The town of Buchach (Buczacz in Polish) was founded at the end of the 17th century on the estate of the aristocratic Polish Buczaczki family. Once part of Galicia , modern borders have today placed Buchach squarely in the center of Ukraine, not far removed from Ternopil. Nestled in the foothills of a picturesque mountainous region of forests straddling the Stripa River, the community began as both an agricultural village cultivating potatoes and kasha (buckwheat groats) and a bridge town connecting Galicia to eastern Ukraine. Jews arrived as early as the 15th century, when there was little more than a fortress, and worked as beer and brandy distillers, craftsmen, and traders. In 1890, 6,976 Jews formed 60 percent of the shtetl's population.

Shtetl of Intellectuals and Writers

Shmuel Yosef Agnon (1888-1970) - A Hebrew writer and poet, S.Y. Agnon was born and educated in Buchach. He wrote his earliest works there, in Hebrew and...

One of Buchach's most important legacies to the world is the writer Shmuel Yosef Agnon, born S.Y. Czaczkes (1888-1970), who led a modern Hebrew literary movement in both Galicia and Israel. The son of a learned Hasidic fur merchant, Agnon began writing Yiddish and Hebrew poems at the age of eight and succeeded in getting some published by the time he was a teenager. He then turned to short stories and novels - written, initially, in Yiddish - which documented the shtetl world of his youth and a traditional way of life that would not last. Hillel Seidman, an admirer of Agnon's from Buchach, described the author as the "literary archivist of the destroyed civilization of Galician Jewry, its traditions and creativeness, all framed in undisturbed piety and simple faith."

As his talents progressed, Agnon became increasingly concerned with the loss of age-old Jewish ways of life, the loss of Jewish faith, and an ever-shifting identity. In 1907, after publishing more than 70 stories and poems, he left Buchach and emigrated to Palestine, where he embraced a more secular and intellectual lifestyle, and wrote in Hebrew. Between 1913 and 1924, he lived in Germany, where he wrote stories in Hebrew and German about pious shtetl Jews, and rallied Jewish youth toward Zionism.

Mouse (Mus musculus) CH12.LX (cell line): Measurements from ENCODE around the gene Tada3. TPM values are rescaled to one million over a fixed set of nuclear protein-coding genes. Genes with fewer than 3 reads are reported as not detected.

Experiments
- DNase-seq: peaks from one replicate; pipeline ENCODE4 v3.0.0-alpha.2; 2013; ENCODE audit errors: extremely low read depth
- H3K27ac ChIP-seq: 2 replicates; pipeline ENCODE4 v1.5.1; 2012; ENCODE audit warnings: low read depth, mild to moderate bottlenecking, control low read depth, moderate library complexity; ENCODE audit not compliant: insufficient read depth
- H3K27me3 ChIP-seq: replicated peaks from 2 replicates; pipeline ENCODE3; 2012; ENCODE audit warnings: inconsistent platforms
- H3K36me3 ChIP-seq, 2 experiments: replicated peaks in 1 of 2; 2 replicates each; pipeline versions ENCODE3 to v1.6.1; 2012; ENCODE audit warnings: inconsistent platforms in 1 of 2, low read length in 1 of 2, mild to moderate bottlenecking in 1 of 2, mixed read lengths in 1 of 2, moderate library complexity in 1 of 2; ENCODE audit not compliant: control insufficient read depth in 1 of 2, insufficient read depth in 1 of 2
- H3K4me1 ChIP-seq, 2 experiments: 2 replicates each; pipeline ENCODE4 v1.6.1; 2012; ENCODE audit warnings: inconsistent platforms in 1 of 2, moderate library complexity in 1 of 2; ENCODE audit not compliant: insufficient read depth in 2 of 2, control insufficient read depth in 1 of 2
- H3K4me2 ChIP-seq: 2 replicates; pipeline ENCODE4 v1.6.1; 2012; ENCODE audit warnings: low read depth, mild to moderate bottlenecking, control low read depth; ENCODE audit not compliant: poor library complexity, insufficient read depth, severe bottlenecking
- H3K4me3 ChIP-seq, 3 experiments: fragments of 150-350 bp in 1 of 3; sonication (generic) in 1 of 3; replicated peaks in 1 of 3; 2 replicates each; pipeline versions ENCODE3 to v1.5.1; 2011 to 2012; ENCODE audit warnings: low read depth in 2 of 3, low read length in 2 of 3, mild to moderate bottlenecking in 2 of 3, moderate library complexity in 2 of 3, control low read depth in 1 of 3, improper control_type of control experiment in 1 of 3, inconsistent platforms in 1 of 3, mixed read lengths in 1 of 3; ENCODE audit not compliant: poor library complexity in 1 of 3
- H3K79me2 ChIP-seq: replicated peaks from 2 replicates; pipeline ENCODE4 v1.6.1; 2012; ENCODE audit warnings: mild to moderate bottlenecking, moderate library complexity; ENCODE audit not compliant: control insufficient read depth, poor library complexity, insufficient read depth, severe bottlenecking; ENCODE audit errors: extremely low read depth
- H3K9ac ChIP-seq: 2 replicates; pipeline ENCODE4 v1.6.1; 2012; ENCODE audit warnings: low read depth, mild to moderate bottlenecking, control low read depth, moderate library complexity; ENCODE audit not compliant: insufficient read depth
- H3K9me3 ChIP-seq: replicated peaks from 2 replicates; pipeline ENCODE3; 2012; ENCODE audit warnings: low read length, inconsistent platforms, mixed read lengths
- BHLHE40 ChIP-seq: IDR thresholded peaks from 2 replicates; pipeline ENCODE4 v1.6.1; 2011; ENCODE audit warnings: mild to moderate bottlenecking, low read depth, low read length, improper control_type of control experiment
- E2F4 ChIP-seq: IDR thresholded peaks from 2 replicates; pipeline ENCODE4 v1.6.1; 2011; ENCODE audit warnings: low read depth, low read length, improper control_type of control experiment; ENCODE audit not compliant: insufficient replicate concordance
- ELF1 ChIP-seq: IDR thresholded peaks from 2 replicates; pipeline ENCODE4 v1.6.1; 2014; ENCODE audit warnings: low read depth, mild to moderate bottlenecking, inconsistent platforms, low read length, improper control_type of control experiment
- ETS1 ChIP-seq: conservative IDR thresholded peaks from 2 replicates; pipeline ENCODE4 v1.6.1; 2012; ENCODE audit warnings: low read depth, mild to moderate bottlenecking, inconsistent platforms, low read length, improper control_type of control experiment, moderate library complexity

Back in Palestine, Agnon wrote many more stories and novels, including A Guest for the Night, which is based on a visit he made to Buchach in 1930, during which he was shocked by the frighteningly desolate and bleak landscape bereft of all the hope and vitality that he remembered. Among his most important works were Bridal Canopy, Two Tales, and Edo and Enam. Agnon received the Nobel Prize for Literature in 1966.

Emanuel Ringelblum (1900-1944) - Jewish historian famous for his chronicle of the Warsaw Ghetto.

Another important figure to come out of Buchach was Emmanuel Ringelblum (1900-1944), historian, activist, teacher, and member of the Po'alei Zion  organization, who struggled for Jewish defense and welfare in Warsaw before and during World War II. In addition to co-founding the Jewish Fighting Organization  in the Warsaw ghetto, Ringelblum worked as an historian until his death, keeping up-to-the-minute archival accounts of ghetto life under Nazi rule. He also founded the Oneg Shabbat Group inside the Warsaw Ghetto. His diaries of this period are among the most famous to survive the war.

Ringelblum was a member of the YIVO Institute for Jewish Research, and in his role as an historian headed up its Historical Institute Division. He worked on many fronts at once, attempting to protect Warsaw's Jews and to alert the rest of the world to their terrible situation.

Emannuel Ringelblum was also a delegate for Po'alei Zion to the 21st Zionist Congress , which met in Geneva in 1939, just before the war's outbreak, and there he rejected the calls for joining the exodus of Jews to Palestine, opting instead to maintain support for the community remaining in Europe. He was betrayed in 1944 and did not survive.

Shtetl of Debate and Politics

Sigmund Freud (1856-1939) - Psychiatrist and innovator of Psychoanalysis, living most of his life in Vienna. An early supporter of the YIVO Institute.

Perhaps Ringelblum's passionate activism began because Buchach was for decades a hotbed of religious and political debate, enjoying every opposing movement of Jews throughout the 19th and 20th centuries: Hasidism, Misnagdim (religious opponents of Hasidim, who were the most numerous during the 19th century), and Maskilim (enlightened Jews, small in number but significant in their influence). The political development of the community was interesting for the ongoing partnerships and feuds among the different groups. During the early 19th century, the wealthy Maskilim bitterly opposed the Hasidic incursion, going so far as to complain to Polish authorities about them. But, for the most part, the community exhibited a great deal of cooperation and relative harmony considering its political and religious plurality.

During the 20th century, the Bund, Agudat Israel, Mizrahi, and other parties each organized in Buchach, but it was largely the Zionists who captured the imagination of this shtetl's Jews.